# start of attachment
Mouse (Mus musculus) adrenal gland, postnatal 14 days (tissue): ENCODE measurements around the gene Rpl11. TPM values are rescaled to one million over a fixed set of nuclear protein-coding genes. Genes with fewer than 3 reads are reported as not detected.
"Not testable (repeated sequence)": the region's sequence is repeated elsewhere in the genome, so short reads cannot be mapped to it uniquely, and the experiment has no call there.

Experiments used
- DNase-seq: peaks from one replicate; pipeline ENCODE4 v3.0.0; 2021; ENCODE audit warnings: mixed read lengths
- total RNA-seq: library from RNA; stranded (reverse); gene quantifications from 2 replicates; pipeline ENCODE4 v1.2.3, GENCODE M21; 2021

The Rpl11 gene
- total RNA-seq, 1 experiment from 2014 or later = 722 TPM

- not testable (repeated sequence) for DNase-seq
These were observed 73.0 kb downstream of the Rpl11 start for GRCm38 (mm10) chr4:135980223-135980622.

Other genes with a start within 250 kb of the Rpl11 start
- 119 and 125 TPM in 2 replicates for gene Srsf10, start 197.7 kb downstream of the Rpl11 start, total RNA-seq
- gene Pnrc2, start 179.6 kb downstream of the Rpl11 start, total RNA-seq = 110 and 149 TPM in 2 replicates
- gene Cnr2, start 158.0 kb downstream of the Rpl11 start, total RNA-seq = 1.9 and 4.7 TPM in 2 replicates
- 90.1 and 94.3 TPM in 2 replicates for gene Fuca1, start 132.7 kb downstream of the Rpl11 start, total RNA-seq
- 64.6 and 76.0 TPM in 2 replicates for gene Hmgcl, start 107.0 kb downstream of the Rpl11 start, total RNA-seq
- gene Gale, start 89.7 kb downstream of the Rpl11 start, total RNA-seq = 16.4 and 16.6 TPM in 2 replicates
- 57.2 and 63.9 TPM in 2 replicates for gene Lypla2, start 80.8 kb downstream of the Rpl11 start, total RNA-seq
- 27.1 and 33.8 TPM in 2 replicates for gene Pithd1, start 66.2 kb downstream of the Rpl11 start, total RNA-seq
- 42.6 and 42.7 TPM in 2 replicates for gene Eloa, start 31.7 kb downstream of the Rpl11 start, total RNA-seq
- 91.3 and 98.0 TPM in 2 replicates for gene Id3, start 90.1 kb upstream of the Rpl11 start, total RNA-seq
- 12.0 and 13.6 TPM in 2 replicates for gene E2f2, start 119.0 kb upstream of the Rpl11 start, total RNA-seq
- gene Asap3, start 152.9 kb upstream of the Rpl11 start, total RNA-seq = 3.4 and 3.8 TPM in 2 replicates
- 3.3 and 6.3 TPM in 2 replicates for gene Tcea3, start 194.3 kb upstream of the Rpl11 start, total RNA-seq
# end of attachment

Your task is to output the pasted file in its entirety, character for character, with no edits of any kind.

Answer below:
Mouse (Mus musculus) adrenal gland, postnatal 14 days (tissue): ENCODE measurements around the gene Rpl11. TPM values are rescaled to one million over a fixed set of nuclear protein-coding genes. Genes with fewer than 3 reads are reported as not detected.
"Not testable (repeated sequence)": the region's sequence is repeated elsewhere in the genome, so short reads cannot be mapped to it uniquely, and the experiment has no call there.

Experiments used
- DNase-seq: peaks from one replicate; pipeline ENCODE4 v3.0.0; 2021; ENCODE audit warnings: mixed read lengths
- total RNA-seq: library from RNA; stranded (reverse); gene quantifications from 2 replicates; pipeline ENCODE4 v1.2.3, GENCODE M21; 2021

The Rpl11 gene
- total RNA-seq, 1 experiment from 2014 or later = 722 TPM

- not testable (repeated sequence) for DNase-seq
These were observed 73.0 kb downstream of the Rpl11 start for GRCm38 (mm10) chr4:135980223-135980622.

Other genes with a start within 250 kb of the Rpl11 start
- 119 and 125 TPM in 2 replicates for gene Srsf10, start 197.7 kb downstream of the Rpl11 start, total RNA-seq
- gene Pnrc2, start 179.6 kb downstream of the Rpl11 start, total RNA-seq = 110 and 149 TPM in 2 replicates
- gene Cnr2, start 158.0 kb downstream of the Rpl11 start, total RNA-seq = 1.9 and 4.7 TPM in 2 replicates
- 90.1 and 94.3 TPM in 2 replicates for gene Fuca1, start 132.7 kb downstream of the Rpl11 start, total RNA-seq
- 64.6 and 76.0 TPM in 2 replicates for gene Hmgcl, start 107.0 kb downstream of the Rpl11 start, total RNA-seq
- gene Gale, start 89.7 kb downstream of the Rpl11 start, total RNA-seq = 16.4 and 16.6 TPM in 2 replicates
- 57.2 and 63.9 TPM in 2 replicates for gene Lypla2, start 80.8 kb downstream of the Rpl11 start, total RNA-seq
- 27.1 and 33.8 TPM in 2 replicates for gene Pithd1, start 66.2 kb downstream of the Rpl11 start, total RNA-seq
- 42.6 and 42.7 TPM in 2 replicates for gene Eloa, start 31.7 kb downstream of the Rpl11 start, total RNA-seq
- 91.3 and 98.0 TPM in 2 replicates for gene Id3, start 90.1 kb upstream of the Rpl11 start, total RNA-seq
- 12.0 and 13.6 TPM in 2 replicates for gene E2f2, start 119.0 kb upstream of the Rpl11 start, total RNA-seq
- gene Asap3, start 152.9 kb upstream of the Rpl11 start, total RNA-seq = 3.4 and 3.8 TPM in 2 replicates
- 3.3 and 6.3 TPM in 2 replicates for gene Tcea3, start 194.3 kb upstream of the Rpl11 start, total RNA-seq